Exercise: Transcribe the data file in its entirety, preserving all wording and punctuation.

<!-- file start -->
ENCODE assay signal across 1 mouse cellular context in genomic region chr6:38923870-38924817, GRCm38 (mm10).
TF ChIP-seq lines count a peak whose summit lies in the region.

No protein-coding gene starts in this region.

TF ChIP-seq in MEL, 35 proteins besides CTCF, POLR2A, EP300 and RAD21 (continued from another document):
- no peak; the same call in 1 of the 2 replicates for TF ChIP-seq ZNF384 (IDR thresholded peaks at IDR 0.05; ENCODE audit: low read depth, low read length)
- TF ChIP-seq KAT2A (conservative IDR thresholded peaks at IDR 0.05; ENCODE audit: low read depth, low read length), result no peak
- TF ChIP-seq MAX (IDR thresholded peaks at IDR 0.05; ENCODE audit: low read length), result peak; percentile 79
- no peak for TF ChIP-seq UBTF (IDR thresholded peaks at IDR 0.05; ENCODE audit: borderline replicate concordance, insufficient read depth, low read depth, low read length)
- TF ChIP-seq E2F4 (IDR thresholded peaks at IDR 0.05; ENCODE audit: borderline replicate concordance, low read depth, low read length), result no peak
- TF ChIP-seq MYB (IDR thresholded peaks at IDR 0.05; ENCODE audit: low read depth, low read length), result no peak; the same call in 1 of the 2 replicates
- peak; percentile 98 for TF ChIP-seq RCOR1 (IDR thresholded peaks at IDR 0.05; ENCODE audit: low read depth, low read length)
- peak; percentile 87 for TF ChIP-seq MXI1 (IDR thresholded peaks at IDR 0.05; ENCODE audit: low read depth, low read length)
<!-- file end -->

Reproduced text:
ENCODE assay signal across 1 mouse cellular context in genomic region chr6:38923870-38924817, GRCm38 (mm10).
TF ChIP-seq lines count a peak whose summit lies in the region.

No protein-coding gene starts in this region.

TF ChIP-seq in MEL, 35 proteins besides CTCF, POLR2A, EP300 and RAD21 (continued from another document):
- no peak; the same call in 1 of the 2 replicates for TF ChIP-seq ZNF384 (IDR thresholded peaks at IDR 0.05; ENCODE audit: low read depth, low read length)
- TF ChIP-seq KAT2A (conservative IDR thresholded peaks at IDR 0.05; ENCODE audit: low read depth, low read length), result no peak
- TF ChIP-seq MAX (IDR thresholded peaks at IDR 0.05; ENCODE audit: low read length), result peak; percentile 79
- no peak for TF ChIP-seq UBTF (IDR thresholded peaks at IDR 0.05; ENCODE audit: borderline replicate concordance, insufficient read depth, low read depth, low read length)
- TF ChIP-seq E2F4 (IDR thresholded peaks at IDR 0.05; ENCODE audit: borderline replicate concordance, low read depth, low read length), result no peak
- TF ChIP-seq MYB (IDR thresholded peaks at IDR 0.05; ENCODE audit: low read depth, low read length), result no peak; the same call in 1 of the 2 replicates
- peak; percentile 98 for TF ChIP-seq RCOR1 (IDR thresholded peaks at IDR 0.05; ENCODE audit: low read depth, low read length)
- peak; percentile 87 for TF ChIP-seq MXI1 (IDR thresholded peaks at IDR 0.05; ENCODE audit: low read depth, low read length)